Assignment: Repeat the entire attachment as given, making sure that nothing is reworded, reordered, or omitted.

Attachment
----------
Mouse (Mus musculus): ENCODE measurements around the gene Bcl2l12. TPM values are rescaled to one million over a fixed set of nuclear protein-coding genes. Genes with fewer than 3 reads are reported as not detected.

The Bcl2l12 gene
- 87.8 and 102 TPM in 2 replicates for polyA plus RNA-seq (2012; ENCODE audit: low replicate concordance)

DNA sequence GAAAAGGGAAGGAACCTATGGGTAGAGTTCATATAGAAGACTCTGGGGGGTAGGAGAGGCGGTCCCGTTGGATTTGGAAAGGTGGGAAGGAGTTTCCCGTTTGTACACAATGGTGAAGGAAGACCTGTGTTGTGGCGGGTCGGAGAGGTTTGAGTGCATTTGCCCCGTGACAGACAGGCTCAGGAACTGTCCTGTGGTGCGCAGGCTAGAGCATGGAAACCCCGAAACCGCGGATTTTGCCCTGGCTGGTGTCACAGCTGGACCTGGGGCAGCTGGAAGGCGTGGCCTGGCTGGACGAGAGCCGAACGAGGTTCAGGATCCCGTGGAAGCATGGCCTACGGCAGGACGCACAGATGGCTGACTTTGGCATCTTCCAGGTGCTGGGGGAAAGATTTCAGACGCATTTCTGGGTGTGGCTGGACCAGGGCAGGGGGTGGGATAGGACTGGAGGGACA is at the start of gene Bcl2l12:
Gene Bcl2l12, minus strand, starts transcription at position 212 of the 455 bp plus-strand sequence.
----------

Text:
Mouse (Mus musculus): ENCODE measurements around the gene Bcl2l12. TPM values are rescaled to one million over a fixed set of nuclear protein-coding genes. Genes with fewer than 3 reads are reported as not detected.

The Bcl2l12 gene
- 87.8 and 102 TPM in 2 replicates for polyA plus RNA-seq (2012; ENCODE audit: low replicate concordance)

DNA sequence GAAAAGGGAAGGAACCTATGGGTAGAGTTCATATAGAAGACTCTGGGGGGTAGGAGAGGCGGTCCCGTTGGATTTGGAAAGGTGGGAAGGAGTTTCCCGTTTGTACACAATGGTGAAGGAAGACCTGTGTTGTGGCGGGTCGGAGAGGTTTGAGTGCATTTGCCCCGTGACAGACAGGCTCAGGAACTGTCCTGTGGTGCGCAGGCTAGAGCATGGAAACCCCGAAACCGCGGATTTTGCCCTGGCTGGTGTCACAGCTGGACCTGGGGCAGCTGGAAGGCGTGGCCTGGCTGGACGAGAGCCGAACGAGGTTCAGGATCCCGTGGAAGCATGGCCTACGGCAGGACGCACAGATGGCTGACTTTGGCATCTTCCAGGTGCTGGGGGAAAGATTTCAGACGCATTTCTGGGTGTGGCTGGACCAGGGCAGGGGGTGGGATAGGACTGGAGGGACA is at the start of gene Bcl2l12:
Gene Bcl2l12, minus strand, starts transcription at position 212 of the 455 bp plus-strand sequence.